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EPA Sets Limits for Florida Waters

PHOTO: The federal Environmental Protection Agency will set new, strict standards for Florida waters that are expected to have an impact nationwide.
PHOTO: The federal Environmental Protection Agency will set new, strict standards for Florida waters that are expected to have an impact nationwide.
December 3, 2012

TALLAHASSEE, Fla. - New pollution standards are being called a giant step forward for Florida water quality and beyond. Late Friday the EPA agreed to immediately propose strict, enforceable limits to reduce the water pollution that causes toxic algae and slime. It did so after a Florida federal judge failed to grant an extension to reach a decision.

Environmental advocates had been pushing for the strict standards for the past four years, and David Guest, attorney for Earthjustice in Florida, says the limits will have an impact nationwide.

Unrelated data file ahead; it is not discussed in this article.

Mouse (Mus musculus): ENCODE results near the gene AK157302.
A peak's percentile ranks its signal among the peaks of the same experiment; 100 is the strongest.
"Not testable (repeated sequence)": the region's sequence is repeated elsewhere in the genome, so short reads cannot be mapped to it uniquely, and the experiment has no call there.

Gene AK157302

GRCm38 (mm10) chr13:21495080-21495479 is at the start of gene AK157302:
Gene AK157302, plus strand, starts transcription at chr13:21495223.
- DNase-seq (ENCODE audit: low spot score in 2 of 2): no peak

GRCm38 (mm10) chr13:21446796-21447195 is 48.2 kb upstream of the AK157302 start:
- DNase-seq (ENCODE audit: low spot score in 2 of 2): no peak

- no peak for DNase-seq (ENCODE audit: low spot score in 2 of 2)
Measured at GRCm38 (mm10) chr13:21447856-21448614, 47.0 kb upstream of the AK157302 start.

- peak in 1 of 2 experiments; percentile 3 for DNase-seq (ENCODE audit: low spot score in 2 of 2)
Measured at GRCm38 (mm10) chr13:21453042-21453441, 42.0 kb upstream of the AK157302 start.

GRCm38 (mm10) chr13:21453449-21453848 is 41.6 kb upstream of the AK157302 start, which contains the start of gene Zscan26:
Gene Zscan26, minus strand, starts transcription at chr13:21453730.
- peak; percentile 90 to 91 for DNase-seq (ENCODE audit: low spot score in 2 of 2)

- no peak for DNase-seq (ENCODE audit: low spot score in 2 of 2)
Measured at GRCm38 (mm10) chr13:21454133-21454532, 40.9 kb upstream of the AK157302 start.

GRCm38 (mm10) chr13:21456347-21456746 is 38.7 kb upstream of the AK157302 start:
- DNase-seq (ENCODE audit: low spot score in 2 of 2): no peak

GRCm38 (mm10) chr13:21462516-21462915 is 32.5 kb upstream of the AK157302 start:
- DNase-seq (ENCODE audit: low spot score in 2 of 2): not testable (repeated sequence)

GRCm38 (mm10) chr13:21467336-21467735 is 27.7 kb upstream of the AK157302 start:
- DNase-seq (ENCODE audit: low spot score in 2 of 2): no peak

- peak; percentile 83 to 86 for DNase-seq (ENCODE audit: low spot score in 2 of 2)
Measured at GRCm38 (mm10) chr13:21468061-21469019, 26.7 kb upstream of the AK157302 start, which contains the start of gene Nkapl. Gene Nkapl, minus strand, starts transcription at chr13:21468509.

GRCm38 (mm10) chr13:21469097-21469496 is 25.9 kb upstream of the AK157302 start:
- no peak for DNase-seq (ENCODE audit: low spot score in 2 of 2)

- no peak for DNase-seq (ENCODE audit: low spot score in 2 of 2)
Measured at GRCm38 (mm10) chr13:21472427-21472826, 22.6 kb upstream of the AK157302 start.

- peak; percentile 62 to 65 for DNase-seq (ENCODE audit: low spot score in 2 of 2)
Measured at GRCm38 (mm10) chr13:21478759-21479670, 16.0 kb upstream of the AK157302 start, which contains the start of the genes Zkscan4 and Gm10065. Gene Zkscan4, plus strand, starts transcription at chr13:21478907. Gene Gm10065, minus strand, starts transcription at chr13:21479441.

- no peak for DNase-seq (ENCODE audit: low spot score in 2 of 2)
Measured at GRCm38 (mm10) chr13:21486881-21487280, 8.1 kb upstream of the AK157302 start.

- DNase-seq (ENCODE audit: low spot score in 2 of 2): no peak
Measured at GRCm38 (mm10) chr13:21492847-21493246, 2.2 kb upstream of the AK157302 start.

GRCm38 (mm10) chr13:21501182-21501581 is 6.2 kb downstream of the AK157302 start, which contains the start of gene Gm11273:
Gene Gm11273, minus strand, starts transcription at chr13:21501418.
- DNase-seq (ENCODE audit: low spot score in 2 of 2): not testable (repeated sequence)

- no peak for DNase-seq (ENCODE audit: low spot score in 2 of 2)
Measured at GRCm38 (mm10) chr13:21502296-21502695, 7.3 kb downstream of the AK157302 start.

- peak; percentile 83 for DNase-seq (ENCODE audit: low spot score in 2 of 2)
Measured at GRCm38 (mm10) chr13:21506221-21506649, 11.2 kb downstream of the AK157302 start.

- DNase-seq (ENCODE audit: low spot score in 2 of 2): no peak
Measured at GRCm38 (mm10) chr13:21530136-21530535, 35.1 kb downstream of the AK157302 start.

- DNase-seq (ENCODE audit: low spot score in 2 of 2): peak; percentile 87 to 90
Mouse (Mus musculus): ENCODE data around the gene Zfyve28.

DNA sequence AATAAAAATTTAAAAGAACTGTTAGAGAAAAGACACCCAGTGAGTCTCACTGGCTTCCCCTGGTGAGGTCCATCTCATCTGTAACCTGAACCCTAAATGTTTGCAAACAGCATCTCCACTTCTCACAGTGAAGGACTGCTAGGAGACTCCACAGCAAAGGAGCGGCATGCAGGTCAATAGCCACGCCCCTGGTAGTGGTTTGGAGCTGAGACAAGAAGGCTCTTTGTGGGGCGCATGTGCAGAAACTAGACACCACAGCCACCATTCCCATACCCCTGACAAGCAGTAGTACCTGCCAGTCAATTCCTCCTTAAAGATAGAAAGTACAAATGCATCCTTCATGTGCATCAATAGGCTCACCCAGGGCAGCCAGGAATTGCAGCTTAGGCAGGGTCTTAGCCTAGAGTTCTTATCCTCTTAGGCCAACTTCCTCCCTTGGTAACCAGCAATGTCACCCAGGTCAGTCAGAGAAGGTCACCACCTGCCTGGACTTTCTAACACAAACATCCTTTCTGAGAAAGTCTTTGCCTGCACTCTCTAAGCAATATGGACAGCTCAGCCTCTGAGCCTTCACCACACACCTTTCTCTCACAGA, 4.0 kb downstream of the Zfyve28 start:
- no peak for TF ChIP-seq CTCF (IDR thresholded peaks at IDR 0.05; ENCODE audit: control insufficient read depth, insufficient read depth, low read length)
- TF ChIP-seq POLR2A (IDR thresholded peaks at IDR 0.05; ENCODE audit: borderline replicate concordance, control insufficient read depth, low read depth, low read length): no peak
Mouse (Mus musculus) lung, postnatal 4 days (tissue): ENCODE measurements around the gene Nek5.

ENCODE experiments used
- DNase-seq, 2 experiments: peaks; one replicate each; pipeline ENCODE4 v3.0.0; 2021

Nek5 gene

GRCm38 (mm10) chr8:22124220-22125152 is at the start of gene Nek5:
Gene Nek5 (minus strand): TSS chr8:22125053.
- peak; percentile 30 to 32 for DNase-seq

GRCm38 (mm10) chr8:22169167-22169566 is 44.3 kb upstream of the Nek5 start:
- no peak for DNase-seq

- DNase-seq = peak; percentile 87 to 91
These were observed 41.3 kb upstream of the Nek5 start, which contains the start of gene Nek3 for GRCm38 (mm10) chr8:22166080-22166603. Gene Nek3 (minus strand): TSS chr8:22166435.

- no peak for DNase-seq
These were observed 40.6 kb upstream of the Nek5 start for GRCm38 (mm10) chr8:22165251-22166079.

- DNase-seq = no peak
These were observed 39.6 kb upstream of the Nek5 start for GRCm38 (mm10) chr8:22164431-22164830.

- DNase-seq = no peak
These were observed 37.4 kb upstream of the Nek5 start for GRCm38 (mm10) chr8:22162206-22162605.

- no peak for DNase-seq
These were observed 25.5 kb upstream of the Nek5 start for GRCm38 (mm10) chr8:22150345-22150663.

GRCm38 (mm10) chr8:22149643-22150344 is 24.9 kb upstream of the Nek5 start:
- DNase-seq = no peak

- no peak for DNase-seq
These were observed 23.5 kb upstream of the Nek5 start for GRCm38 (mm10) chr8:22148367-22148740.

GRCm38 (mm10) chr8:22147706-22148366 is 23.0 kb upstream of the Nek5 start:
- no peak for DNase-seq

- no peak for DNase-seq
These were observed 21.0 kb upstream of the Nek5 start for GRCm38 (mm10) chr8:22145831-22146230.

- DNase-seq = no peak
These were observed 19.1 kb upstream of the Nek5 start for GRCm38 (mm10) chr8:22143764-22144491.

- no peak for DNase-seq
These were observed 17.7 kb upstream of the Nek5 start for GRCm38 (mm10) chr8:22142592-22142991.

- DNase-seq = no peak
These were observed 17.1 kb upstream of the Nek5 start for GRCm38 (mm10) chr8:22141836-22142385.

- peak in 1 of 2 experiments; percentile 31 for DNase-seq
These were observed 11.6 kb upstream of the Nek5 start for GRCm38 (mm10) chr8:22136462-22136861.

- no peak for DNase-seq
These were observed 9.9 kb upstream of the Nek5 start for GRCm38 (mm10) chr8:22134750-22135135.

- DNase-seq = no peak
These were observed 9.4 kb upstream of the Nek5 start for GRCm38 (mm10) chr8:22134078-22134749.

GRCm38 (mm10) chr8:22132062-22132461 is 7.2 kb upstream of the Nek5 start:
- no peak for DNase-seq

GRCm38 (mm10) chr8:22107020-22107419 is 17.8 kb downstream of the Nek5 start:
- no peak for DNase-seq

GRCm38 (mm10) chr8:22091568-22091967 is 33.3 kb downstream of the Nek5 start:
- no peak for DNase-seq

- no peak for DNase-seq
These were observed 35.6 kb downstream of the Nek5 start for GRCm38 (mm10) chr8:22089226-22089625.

"This sets the gold standard for the United States. These contaminants can and will be limited. Standards can be set and the problem can be stopped."

The new numeric pollution standards will impact 100,000 miles of Florida waterways and 4000 square miles of estuaries. Currently, Florida and most other states have vague standards when it comes to how sewage, manure and fertilizer runoff is handled.

Guest says the new EPA limits will take effect within a year and will prompt changes across the state in the public and private sectors.

"Sewage treatment plants will have to be updated, cities will have to have better source controls on the pollutants that get into water, and farmers are going to have to clean up their act."

The pollutants released by sewage plants, industries and farmers cause issues such as red tide, which poses a public health hazard and has been known to prompt the closing of Florida beaches. Algae concentrations are becoming a problem in other states as well and Guest says the new EPA standards will ultimately curb the problem around the nation.

Stephanie Carroll Carson, Public News Service - FL